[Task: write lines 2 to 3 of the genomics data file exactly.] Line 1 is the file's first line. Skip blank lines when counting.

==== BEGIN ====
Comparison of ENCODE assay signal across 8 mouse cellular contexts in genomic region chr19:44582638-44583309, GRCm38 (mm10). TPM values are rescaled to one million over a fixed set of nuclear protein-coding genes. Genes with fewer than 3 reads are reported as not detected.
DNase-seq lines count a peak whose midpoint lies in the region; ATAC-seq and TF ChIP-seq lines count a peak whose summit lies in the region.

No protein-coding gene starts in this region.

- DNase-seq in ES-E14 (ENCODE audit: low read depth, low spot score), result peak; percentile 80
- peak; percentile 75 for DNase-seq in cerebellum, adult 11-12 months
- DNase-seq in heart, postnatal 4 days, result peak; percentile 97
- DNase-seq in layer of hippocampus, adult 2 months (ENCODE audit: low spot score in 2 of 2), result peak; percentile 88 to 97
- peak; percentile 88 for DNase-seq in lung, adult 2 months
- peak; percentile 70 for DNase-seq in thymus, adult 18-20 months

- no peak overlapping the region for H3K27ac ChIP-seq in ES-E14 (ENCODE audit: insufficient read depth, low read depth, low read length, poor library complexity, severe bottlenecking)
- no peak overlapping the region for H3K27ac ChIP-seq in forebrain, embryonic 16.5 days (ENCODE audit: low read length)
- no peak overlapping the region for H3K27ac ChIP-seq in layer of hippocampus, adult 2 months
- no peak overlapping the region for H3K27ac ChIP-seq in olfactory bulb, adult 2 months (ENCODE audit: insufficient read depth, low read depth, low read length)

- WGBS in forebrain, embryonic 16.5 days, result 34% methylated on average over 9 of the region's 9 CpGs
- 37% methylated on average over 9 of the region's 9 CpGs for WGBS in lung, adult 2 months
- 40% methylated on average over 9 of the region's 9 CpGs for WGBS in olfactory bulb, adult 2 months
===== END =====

DNase-seq lines count a peak whose midpoint lies in the region; ATAC-seq and TF ChIP-seq lines count a peak whose summit lies in the region.

No protein-coding gene starts in this region.